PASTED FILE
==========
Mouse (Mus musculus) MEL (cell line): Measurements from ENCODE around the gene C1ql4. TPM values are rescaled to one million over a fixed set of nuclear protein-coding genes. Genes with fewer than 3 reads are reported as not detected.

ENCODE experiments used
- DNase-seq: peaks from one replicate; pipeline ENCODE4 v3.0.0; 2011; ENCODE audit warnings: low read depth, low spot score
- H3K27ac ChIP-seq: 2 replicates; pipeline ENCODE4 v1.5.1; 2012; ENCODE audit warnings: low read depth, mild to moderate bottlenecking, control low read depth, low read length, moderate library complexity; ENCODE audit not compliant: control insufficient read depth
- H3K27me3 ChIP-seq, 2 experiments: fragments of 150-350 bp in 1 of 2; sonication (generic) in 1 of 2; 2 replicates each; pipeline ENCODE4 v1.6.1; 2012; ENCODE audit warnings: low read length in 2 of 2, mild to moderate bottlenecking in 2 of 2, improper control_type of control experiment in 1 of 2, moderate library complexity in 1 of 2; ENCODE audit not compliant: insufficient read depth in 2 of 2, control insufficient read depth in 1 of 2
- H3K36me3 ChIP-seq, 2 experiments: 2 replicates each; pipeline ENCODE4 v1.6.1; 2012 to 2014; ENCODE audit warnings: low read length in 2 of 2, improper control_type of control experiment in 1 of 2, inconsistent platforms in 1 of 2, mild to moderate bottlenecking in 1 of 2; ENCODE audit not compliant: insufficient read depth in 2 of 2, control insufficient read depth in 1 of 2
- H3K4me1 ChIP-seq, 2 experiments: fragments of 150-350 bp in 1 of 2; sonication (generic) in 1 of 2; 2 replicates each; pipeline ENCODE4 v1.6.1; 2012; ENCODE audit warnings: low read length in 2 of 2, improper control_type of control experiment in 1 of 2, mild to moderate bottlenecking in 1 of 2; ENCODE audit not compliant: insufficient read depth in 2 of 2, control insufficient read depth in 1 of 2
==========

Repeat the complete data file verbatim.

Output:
Mouse (Mus musculus) MEL (cell line): Measurements from ENCODE around the gene C1ql4. TPM values are rescaled to one million over a fixed set of nuclear protein-coding genes. Genes with fewer than 3 reads are reported as not detected.

ENCODE experiments used
- DNase-seq: peaks from one replicate; pipeline ENCODE4 v3.0.0; 2011; ENCODE audit warnings: low read depth, low spot score
- H3K27ac ChIP-seq: 2 replicates; pipeline ENCODE4 v1.5.1; 2012; ENCODE audit warnings: low read depth, mild to moderate bottlenecking, control low read depth, low read length, moderate library complexity; ENCODE audit not compliant: control insufficient read depth
- H3K27me3 ChIP-seq, 2 experiments: fragments of 150-350 bp in 1 of 2; sonication (generic) in 1 of 2; 2 replicates each; pipeline ENCODE4 v1.6.1; 2012; ENCODE audit warnings: low read length in 2 of 2, mild to moderate bottlenecking in 2 of 2, improper control_type of control experiment in 1 of 2, moderate library complexity in 1 of 2; ENCODE audit not compliant: insufficient read depth in 2 of 2, control insufficient read depth in 1 of 2
- H3K36me3 ChIP-seq, 2 experiments: 2 replicates each; pipeline ENCODE4 v1.6.1; 2012 to 2014; ENCODE audit warnings: low read length in 2 of 2, improper control_type of control experiment in 1 of 2, inconsistent platforms in 1 of 2, mild to moderate bottlenecking in 1 of 2; ENCODE audit not compliant: insufficient read depth in 2 of 2, control insufficient read depth in 1 of 2
- H3K4me1 ChIP-seq, 2 experiments: fragments of 150-350 bp in 1 of 2; sonication (generic) in 1 of 2; 2 replicates each; pipeline ENCODE4 v1.6.1; 2012; ENCODE audit warnings: low read length in 2 of 2, improper control_type of control experiment in 1 of 2, mild to moderate bottlenecking in 1 of 2; ENCODE audit not compliant: insufficient read depth in 2 of 2, control insufficient read depth in 1 of 2